“But the one who keeps God’s word is the person in whom we see God’s mature love. This is the only way to be sure we’re in God. Anyone who claims to be intimate with God ought to live the same kind of life Jesus lived…” I John 2:6 (The Message)
As a mother, I suffer from “guilt by association.” When my children get cavities at the dentist, I feel responsible for letting them “eat junk,” and not having them brush their teeth better. If people come over spontaneously and the house is a mess, even if the clutter isn’t mine, I feel as though I’m the one who is judged. If my children speak rudely, bicker back and forth, or hurt someone’s feelings, I feel as though I should control their actions, attitudes, and therefore the outcome.
However, God has been working with me on this particular concept for several months (years). My job is not to change people. Maybe I need to say that again for my own benefit. My job is not to change people. That’s God’s job, and only God’s job. My job is to introduce people to Him, show the best example of Him consistently to all I influence and cross paths with, but my job is not to change people.
I have to remember how God deals with me. He uses a lot of grace. More grace than I deserve. He gently and consistently writes what He wants me to change on a billboard until I look up long enough to see it. It usually takes me a few months to consider the message is for me, another few months before I realize it’s a problem I should start working on, and then the real work begins which takes much, much longer with many setbacks along the way.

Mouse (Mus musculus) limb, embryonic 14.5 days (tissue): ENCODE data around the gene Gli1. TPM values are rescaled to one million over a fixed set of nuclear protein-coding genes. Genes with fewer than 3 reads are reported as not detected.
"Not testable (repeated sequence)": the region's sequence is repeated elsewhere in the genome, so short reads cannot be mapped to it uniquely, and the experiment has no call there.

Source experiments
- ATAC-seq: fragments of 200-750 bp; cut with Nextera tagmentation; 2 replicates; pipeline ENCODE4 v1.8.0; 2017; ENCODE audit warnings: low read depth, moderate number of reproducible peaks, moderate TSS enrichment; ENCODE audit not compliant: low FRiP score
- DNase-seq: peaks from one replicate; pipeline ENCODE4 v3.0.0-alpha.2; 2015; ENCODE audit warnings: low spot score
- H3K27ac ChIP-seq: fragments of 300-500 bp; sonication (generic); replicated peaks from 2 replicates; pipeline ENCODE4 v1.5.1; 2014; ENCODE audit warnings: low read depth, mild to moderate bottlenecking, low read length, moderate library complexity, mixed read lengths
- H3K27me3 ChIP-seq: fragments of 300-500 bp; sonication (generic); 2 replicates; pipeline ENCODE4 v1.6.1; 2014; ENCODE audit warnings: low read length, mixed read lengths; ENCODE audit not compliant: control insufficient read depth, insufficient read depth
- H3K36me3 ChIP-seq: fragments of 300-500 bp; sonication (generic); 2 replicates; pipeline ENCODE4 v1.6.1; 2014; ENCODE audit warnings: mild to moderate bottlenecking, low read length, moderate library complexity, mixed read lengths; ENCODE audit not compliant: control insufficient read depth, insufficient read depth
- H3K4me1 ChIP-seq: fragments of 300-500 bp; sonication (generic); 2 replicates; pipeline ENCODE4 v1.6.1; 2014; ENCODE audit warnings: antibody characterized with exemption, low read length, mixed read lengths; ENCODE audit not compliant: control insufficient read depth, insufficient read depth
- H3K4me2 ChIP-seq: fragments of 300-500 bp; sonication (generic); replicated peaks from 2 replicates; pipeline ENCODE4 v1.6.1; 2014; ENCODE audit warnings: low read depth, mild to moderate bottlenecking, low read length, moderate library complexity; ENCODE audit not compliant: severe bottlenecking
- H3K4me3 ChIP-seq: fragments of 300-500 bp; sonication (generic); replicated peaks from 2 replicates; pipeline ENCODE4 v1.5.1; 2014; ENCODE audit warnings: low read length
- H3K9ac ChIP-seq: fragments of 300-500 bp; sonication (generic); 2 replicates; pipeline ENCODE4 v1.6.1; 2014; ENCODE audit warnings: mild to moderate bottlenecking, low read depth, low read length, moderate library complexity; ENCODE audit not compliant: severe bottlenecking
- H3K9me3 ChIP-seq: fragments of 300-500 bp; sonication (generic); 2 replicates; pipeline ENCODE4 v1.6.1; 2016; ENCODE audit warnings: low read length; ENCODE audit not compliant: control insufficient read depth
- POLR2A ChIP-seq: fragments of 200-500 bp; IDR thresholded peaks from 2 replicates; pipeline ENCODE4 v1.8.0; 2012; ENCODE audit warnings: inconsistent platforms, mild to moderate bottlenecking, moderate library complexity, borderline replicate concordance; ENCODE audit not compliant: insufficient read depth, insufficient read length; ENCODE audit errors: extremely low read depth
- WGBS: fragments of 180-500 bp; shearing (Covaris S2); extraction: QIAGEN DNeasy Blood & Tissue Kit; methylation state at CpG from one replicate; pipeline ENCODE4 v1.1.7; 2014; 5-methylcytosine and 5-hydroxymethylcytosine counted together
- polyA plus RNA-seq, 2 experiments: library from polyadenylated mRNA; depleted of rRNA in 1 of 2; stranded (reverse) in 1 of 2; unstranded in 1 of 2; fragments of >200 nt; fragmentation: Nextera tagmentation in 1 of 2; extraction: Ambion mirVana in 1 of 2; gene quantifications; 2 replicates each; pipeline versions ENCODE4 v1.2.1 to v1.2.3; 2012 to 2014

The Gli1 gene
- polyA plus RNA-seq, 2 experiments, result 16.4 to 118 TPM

When I mess up, God doesn’t deal with me harshly. He, again, gently convicts (never condemns) and gives me another chance and another chance and another chance until the issue He’s working with me on is either eradicated, implemented, or changed.
If God is that kind and graceful to me, who am I to think I should be any different with others? It doesn’t matter if the “others” are my children, extended family members, friends, or strangers at the store. Each person is God’s child, just like I am, and if God is going to treat me that kindly, it’s my job to treat them with equal grace as was given to me.
You know what I find when I do things His way? I’m more peaceful. I only have to work on changing myself. I’m freed from the “guilt by association” because God is only concerned with my reaction to what is happening around me, not with the circumstances that aren’t in my control to change.
When I think about the above examples, I cannot choose whether or not my children adhere to the advice to keep their teeth healthy, remember to pick up their clutter so our house is company ready, or chose their words carefully or talk without thinking. I can choose, though, to keep in perspective that just as I’m learning and far from perfection, my Father loves me anyway. I can focus on the good that my kids while encouraging them in their personal journey to become more like their Father too.
© Cheri Swalwell 2015